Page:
New Zealand decides to lower voting age from 18 to 16: NPR

New Zealand decides to lower voting age from 18 to 16: NPR
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A vote is cast in Tauranga, New Zealand, during a by-election on April 27, 2018.

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New Zealand Decides To Lower Voting Age From 18 To 16: Npr

A vote is cast in Tauranga, New Zealand, during a by-election on April 27, 2018.

Andrew Warner/AP

WELLINGTON, New Zealand — New Zealand lawmakers will vote on whether to lower the national voting age from 18 to 16, Prime Minister Jacinda Ardern said Monday.

His announcement came hours after the country’s Supreme Court ruled that not allowing 16- and 17-year-olds to vote constituted age discrimination.

But while Ardern said she personally favors lowering the age, such a change would require a 75% supermajority of lawmakers to agree. And even proponents admit they don’t currently have the numbers.

A number of countries are debating whether to lower their voting age. Some that allow people to vote at 16 include Austria, Malta, Brazil, Cuba and Ecuador.

Sanat Singh, co-director of New Zealand’s Make It 16 campaign, said he was absolutely delighted with the court’s decision.

“It’s a huge day,” he said. “This is historic not only for our campaign, but for the country.”

Singh, 18, said existential issues like climate change – as well as issues like pandemic recovery and the state of democracy – will affect young people the most.

“That’s why I think it’s really important to get everyone on board to make sure we can have a stronger future,” he said.

Ardern, who leads the Liberal Labor Party, said all lawmakers should have a say in the matter.

“I personally support a lowering of the voting age, but it’s not just an issue for me or even for the government,” Ardern said. “Any change to the electoral law of this nature requires 75% support from parliamentarians.”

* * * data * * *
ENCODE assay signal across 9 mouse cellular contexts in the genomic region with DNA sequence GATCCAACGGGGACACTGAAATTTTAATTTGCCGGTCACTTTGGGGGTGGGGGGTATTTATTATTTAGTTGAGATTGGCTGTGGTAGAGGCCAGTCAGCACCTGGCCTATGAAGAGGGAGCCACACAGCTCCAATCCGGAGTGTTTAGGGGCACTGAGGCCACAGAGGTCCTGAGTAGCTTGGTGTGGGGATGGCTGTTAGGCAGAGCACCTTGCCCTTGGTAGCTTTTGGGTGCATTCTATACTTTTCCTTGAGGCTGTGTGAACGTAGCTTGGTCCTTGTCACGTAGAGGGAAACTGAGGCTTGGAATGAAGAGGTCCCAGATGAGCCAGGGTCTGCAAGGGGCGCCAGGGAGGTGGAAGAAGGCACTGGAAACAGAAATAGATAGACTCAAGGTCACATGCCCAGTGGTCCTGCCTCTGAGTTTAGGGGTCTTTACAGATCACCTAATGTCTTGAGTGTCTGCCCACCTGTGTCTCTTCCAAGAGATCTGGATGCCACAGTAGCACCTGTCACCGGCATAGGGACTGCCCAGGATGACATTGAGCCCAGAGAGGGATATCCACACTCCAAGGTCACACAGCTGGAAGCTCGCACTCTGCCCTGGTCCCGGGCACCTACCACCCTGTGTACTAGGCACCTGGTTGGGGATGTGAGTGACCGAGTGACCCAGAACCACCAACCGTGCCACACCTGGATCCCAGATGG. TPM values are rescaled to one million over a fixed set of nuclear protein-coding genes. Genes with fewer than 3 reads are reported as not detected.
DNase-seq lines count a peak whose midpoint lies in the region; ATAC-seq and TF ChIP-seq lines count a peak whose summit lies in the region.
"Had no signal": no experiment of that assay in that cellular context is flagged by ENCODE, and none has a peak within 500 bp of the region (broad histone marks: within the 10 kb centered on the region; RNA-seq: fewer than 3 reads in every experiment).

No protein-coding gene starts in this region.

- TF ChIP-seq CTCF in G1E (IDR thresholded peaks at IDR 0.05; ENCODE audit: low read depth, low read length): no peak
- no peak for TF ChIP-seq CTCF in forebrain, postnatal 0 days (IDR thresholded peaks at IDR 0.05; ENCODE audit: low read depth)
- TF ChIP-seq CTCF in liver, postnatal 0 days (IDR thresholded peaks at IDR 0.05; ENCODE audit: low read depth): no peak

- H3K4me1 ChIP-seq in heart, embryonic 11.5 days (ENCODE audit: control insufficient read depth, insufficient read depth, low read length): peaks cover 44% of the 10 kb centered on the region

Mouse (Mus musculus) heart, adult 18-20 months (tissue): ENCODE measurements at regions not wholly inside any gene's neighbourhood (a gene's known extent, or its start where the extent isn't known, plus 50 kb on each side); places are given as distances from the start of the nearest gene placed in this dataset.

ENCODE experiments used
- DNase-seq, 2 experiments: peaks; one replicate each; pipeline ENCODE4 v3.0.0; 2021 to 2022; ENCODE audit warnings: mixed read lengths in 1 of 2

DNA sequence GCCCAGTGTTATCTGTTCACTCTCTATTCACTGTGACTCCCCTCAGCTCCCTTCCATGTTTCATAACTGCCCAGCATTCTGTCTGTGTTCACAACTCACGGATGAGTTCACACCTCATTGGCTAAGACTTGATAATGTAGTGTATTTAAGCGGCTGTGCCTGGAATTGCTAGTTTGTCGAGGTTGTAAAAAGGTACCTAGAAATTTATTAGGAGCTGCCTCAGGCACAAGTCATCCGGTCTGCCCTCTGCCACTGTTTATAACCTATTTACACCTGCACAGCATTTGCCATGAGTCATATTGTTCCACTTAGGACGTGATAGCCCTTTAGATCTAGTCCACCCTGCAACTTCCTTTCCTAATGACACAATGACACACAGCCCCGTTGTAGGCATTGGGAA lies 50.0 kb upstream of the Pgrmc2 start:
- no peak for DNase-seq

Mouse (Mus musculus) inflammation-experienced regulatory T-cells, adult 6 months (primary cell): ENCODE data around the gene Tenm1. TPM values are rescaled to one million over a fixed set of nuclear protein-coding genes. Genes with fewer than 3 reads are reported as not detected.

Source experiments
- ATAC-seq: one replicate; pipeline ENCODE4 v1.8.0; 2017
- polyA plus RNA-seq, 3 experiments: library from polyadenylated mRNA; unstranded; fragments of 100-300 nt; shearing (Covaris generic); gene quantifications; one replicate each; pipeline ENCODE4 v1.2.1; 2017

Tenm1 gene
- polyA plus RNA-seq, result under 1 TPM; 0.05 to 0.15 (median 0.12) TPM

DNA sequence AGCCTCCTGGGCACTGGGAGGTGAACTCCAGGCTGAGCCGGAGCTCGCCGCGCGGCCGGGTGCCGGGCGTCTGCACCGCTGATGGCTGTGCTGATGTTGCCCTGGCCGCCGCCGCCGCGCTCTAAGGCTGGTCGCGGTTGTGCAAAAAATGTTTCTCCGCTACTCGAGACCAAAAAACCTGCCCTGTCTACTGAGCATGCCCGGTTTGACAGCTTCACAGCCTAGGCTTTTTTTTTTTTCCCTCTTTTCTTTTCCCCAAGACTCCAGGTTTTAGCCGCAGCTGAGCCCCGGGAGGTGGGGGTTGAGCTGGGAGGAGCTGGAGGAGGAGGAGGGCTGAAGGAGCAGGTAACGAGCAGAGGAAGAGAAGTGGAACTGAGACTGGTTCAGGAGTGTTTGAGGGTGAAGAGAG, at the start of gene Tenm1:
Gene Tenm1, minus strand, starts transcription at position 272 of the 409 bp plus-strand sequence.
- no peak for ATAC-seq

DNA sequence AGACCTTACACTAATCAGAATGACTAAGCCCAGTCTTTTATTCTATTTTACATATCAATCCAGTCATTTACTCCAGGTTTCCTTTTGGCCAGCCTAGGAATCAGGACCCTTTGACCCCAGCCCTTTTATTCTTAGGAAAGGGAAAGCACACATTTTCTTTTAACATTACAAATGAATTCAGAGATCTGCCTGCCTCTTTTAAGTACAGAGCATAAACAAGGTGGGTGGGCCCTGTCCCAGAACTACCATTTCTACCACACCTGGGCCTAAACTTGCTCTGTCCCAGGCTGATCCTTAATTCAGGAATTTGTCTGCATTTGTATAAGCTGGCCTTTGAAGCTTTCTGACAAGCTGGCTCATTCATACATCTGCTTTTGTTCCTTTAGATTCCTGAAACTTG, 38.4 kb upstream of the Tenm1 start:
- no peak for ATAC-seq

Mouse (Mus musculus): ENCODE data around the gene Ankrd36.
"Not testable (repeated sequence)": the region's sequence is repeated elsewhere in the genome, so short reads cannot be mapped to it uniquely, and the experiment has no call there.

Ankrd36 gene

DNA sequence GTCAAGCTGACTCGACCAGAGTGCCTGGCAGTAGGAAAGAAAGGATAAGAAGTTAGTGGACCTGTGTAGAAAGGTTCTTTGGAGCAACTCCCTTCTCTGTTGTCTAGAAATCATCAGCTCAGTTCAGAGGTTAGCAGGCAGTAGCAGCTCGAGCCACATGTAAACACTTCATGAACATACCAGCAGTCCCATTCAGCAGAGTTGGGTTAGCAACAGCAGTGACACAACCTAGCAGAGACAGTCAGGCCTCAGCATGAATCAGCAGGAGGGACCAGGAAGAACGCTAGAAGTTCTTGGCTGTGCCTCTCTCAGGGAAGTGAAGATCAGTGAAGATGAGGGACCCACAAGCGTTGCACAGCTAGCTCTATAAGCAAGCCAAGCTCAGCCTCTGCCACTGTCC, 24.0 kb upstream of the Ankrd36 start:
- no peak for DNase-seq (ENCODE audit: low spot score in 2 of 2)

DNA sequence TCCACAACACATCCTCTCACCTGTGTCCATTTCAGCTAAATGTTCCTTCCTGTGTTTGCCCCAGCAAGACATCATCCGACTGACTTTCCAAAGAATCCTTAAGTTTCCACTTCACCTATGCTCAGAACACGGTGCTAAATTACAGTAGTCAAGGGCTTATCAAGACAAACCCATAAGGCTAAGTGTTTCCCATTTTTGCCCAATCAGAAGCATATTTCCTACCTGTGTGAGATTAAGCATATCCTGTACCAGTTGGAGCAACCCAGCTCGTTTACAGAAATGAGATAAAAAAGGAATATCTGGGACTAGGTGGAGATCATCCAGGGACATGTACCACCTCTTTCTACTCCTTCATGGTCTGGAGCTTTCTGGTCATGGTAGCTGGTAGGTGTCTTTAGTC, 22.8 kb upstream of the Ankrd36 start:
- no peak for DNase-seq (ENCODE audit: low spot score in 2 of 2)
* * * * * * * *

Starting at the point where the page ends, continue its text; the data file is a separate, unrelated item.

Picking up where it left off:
Ardern said the vote would likely take place in the coming months, but any changes would not take effect until after the general election next year.

The Liberal Green Party has said it supports change.

“Young people deserve a say in decisions that affect them, now and in the future,” said Golriz Ghahraman, party spokesman for electoral reform.

But New Zealand’s two main Conservative opposition parties have said they oppose a change.

“It’s not something we support,” Opposition Leader Christopher Luxon told reporters. “At the end of the day, you have to draw the line somewhere, and we’re comfortable with the line at 18.”

At the Supreme Court, four justices ruled in favor of the lobby group’s appeal, with a fifth justice disagreeing with some aspects of the decision.

In New Zealand, protection against age discrimination begins at 16 and judges ruled the attorney general failed to show why 18 was chosen as the voting age rather than 16.

The nature of the court’s ruling compelled New Zealand lawmakers to at least debate the issue, but it didn’t compel them to vote or make a change.

Singh said he hoped that even though his group did not yet have the 75% support it needed in parliament, it would get there in the next few years. He said a possible first step would be to lower the voting age to 16 for local council elections, as that change only requires a regular majority of lawmakers.

The voting age in New Zealand was lowered from 21 to 20 in 1969 and then to 18 in 1974.

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